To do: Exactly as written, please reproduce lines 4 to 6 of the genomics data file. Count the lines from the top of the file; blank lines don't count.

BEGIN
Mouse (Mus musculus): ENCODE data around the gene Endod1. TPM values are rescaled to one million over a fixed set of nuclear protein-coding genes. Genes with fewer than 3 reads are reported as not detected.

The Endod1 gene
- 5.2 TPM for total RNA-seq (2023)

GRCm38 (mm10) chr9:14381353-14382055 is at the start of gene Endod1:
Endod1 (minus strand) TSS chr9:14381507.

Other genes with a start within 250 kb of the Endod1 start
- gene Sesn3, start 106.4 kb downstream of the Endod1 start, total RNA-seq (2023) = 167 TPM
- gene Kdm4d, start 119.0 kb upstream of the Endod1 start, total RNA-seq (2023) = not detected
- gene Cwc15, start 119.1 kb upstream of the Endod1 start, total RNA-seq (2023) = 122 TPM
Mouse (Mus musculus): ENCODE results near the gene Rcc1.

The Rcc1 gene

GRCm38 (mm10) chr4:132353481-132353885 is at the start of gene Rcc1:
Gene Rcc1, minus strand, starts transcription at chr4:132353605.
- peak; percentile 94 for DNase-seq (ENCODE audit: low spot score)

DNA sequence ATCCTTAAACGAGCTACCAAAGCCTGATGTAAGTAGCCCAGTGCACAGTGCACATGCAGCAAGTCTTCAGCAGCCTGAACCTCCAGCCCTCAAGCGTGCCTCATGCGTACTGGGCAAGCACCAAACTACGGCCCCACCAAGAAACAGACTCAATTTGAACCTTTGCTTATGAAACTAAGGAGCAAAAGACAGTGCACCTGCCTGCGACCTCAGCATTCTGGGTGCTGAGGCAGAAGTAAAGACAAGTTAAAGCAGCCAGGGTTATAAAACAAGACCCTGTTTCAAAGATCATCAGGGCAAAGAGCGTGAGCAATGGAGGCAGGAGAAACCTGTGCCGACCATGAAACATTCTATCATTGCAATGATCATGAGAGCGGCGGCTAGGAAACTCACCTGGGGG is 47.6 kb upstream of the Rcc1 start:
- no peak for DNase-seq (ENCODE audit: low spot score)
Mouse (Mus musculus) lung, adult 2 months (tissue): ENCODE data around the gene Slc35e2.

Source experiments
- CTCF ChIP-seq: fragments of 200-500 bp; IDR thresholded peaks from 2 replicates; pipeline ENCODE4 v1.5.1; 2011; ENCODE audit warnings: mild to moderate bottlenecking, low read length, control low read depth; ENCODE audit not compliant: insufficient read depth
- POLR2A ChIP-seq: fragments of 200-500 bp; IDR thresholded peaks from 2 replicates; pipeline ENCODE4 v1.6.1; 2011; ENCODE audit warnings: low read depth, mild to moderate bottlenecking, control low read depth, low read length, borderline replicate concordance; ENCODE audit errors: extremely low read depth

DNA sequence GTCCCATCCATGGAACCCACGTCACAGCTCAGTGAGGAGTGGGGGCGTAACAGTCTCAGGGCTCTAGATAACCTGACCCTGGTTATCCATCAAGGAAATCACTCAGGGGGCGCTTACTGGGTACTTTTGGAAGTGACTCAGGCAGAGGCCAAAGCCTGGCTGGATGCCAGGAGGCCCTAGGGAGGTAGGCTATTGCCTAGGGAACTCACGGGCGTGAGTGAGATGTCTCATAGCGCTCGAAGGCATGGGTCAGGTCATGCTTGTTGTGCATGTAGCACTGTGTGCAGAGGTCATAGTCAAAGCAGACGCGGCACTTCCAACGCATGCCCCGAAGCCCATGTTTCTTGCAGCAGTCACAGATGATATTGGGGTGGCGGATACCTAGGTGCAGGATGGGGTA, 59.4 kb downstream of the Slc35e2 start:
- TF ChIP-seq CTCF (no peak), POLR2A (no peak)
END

GRCm38 (mm10) chr9:14381353-14382055 is at the start of gene Endod1:
Endod1 (minus strand) TSS chr9:14381507.

Other genes with a start within 250 kb of the Endod1 start